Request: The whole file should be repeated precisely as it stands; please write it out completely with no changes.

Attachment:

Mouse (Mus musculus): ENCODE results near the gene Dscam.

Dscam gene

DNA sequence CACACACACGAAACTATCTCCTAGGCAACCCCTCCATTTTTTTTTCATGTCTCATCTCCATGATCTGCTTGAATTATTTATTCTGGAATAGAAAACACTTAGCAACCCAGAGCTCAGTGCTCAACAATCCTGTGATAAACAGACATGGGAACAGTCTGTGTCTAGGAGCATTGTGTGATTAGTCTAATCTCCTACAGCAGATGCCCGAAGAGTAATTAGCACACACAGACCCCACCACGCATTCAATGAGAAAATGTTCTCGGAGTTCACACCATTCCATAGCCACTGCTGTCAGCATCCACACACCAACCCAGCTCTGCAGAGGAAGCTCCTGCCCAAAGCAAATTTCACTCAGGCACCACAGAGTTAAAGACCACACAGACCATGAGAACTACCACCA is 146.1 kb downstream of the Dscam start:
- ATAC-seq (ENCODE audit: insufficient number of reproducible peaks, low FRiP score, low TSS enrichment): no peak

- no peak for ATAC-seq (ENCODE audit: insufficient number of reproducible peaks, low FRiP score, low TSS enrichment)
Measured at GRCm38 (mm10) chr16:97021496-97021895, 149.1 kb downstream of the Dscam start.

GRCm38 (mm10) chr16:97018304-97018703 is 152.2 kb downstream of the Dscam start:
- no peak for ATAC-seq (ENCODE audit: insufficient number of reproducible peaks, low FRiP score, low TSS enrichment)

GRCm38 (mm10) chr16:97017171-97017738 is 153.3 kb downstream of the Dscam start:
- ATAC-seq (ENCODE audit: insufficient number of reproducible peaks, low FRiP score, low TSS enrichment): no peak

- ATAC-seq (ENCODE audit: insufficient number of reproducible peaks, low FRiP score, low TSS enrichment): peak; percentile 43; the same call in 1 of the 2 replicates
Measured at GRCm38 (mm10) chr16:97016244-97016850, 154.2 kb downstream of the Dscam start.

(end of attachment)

Mouse (Mus musculus): ENCODE results near the gene Dscam.

Dscam gene

DNA sequence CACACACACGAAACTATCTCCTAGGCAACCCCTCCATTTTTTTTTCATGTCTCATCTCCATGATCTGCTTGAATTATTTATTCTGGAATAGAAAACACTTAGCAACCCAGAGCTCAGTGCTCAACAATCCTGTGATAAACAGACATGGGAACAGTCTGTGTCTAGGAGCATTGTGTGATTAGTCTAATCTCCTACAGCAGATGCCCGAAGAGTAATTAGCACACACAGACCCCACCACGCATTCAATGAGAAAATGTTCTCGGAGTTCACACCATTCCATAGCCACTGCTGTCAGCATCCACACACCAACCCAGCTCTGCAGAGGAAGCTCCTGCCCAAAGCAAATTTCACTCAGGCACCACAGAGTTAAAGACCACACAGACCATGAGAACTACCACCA is 146.1 kb downstream of the Dscam start:
- ATAC-seq (ENCODE audit: insufficient number of reproducible peaks, low FRiP score, low TSS enrichment): no peak

- no peak for ATAC-seq (ENCODE audit: insufficient number of reproducible peaks, low FRiP score, low TSS enrichment)
Measured at GRCm38 (mm10) chr16:97021496-97021895, 149.1 kb downstream of the Dscam start.

GRCm38 (mm10) chr16:97018304-97018703 is 152.2 kb downstream of the Dscam start:
- no peak for ATAC-seq (ENCODE audit: insufficient number of reproducible peaks, low FRiP score, low TSS enrichment)

GRCm38 (mm10) chr16:97017171-97017738 is 153.3 kb downstream of the Dscam start:
- ATAC-seq (ENCODE audit: insufficient number of reproducible peaks, low FRiP score, low TSS enrichment): no peak

- ATAC-seq (ENCODE audit: insufficient number of reproducible peaks, low FRiP score, low TSS enrichment): peak; percentile 43; the same call in 1 of the 2 replicates
Measured at GRCm38 (mm10) chr16:97016244-97016850, 154.2 kb downstream of the Dscam start.